Never Too Late

When I was a younger man I used to be fit. Not ‘iron man’ fit granted; but fit nevertheless. I was never a great sportsman, but I ran six or seven miles at a time, three or four times a week. I was pretty skinny, and bulked up a little with some weight training; but even then could pretty much get away with eating (and drinking!) whatever I liked whenever I liked; maintaining a healthy weight of never much more than 150-160 pounds at about 5’10”.

Through my twenties however the bulk came more and more from my poor diet and less from exercise; and by my mid-thirties I was downright unfit and overweight. In fact it was in my mid-thirties I got my wake-up call; a poor lifestyle and a stressful, sedentary job had taken its toll. After yet another late night work-related callout, I awoke in the early hours of the morning from a brief coma-like sleep with chest pains and shortness of breath. What I suspected initially to be a coronary arrest, was ‘fortunately’ simply a nocturnal panic attack; my body’s way of telling me that after nearly a decade of total neglect enough was enough.

Immediately it became clear that in addition to a better work-life balance, proper sleep and better diet, exercise was a big part of what my system was sorely missing. I got immediate benefit even just from getting outside and walking every day. My real saviour though in the last few years has been Taiji. With no previous experience of the martial arts, but a good teacher to lead the way, in just over four years the training has given me a plethora of real benefits; including lower blood pressure, greater core strength, balance, flexibility and a co-ordination I didn’t even have as a much younger man. It has also made me realise that perhaps I am capable of all kinds of things I would previously have thought impossible. As my Taiji instructor Joe says; the only barriers are the ones we make in our own minds. The training of the mind and body in Taiji has even helped me to overcome some of my fears – such as heights.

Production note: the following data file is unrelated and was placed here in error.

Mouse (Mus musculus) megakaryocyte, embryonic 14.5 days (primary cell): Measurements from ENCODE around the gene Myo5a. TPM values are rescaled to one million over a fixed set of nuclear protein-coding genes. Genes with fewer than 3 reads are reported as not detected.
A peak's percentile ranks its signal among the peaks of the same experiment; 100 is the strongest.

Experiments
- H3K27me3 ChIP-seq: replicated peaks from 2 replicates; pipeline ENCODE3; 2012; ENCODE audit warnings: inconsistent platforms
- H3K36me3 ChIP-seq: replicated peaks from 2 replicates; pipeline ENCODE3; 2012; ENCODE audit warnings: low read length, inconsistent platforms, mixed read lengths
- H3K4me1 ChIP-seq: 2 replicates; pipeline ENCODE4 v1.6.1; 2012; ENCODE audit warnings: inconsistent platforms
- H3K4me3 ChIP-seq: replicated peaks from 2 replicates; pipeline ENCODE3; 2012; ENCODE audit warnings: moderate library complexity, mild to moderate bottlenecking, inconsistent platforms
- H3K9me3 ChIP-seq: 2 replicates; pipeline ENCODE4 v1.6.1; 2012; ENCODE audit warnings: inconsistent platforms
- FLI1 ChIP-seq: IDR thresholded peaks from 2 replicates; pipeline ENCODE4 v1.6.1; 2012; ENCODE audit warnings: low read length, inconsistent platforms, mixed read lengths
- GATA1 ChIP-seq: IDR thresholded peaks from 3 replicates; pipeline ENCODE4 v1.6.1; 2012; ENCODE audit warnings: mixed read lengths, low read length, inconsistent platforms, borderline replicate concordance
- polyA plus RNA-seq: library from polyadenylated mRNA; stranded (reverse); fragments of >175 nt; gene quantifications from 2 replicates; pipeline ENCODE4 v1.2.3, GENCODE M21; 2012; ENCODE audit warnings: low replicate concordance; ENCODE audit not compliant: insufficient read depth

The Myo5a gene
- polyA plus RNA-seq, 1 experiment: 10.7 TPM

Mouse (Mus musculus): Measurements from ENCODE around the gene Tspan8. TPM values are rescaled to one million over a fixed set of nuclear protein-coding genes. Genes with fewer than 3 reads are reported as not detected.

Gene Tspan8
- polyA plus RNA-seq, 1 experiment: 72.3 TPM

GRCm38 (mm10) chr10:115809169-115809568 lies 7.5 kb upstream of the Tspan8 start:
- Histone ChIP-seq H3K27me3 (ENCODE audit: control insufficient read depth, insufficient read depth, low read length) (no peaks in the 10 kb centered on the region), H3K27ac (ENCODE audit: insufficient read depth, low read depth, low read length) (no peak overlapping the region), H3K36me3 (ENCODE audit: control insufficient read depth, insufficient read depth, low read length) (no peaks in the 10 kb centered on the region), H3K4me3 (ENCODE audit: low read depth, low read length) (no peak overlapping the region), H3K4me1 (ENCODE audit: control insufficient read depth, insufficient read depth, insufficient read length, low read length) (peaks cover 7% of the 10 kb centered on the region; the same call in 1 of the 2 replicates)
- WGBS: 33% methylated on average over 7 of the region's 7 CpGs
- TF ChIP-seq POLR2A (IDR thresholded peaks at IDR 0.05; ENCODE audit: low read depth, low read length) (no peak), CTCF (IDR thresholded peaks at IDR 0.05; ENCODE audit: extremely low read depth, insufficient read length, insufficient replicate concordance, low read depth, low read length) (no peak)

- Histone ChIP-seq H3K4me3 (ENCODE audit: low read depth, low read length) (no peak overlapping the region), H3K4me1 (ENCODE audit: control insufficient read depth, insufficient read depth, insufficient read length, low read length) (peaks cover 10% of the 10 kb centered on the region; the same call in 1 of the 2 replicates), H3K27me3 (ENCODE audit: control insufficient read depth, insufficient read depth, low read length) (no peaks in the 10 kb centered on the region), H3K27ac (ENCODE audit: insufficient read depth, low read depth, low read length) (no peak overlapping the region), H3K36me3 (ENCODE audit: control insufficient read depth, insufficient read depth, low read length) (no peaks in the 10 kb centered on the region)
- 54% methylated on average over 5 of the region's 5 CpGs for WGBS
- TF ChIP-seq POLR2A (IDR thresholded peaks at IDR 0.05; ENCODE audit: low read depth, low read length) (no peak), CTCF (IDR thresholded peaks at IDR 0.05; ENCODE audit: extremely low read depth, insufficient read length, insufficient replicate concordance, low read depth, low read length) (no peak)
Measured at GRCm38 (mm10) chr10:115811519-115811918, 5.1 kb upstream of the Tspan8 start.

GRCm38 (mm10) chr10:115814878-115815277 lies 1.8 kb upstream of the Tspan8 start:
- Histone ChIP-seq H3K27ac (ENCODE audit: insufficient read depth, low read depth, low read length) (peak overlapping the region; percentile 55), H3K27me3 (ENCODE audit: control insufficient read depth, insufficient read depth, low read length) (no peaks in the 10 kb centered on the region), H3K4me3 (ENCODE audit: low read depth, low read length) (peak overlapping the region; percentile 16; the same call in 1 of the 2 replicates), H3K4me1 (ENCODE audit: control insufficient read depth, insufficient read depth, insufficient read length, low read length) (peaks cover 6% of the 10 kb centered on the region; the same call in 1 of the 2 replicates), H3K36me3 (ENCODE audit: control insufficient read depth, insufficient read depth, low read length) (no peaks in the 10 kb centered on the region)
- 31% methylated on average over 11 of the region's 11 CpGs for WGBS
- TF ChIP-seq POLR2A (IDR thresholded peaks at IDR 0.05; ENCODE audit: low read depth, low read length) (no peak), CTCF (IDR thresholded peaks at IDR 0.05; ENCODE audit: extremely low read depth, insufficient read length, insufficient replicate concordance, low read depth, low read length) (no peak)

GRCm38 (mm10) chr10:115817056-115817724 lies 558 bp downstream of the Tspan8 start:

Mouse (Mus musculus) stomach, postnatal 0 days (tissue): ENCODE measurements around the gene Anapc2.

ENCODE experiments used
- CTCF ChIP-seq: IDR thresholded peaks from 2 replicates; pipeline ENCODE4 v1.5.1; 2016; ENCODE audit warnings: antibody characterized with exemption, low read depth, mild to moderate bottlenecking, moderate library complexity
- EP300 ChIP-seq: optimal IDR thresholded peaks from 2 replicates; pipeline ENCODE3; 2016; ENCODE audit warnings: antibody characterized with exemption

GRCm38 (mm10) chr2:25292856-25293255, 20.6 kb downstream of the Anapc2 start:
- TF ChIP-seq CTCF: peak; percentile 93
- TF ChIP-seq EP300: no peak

Now just (but definitely) the wrong side of forty, I feel I need to build upon this experience, and this is where this column comes in. In parallel with my ongoing martial arts training, there are other things I want to explore. One thing my Taiji training hasn’t improved sufficiently is my cardio fitness; at least at the level I am training currently; and this will no doubt hold me back in other endeavours. I am also still carrying too much weight around with me, at nearly 200 pounds (my fondness for potato chips/crisps and shortcake biscuits needs to be curtailed).

So I have decided to see just what it is possible for a previously thoroughly unfit and incapable forty-something guy to do; building on my Taiji training, my cycling (I like to get out on my bike, though not usually for more than 20 minutes at a time) and with some easily achievable lifestyle changes, I will use this forum to share my experiences. Furthermore, if I can get my fitness level up a little, I will explore some of the other disciplines I am interested in pursuing, no doubt with assistance from teachers and trainers such as Joe – experts in their fields – along the way. In the long term, it’s all up for grabs: running, cycling, climbing, parkour; hell – I might even learn to swim properly. I’ve never been comfortable or capable in the water.

For now though I’ll set an easy target: run a mile or two without stopping or having a coronary; and take a little weight off.

Why not come along on this journey, get fit and try something new? After all, it’s never too late.

Taiji training with Joe Harte. You have to be prepared to get pushed around a little to improve; and the first thing you have to push is yourself.

Filed under Lifestyle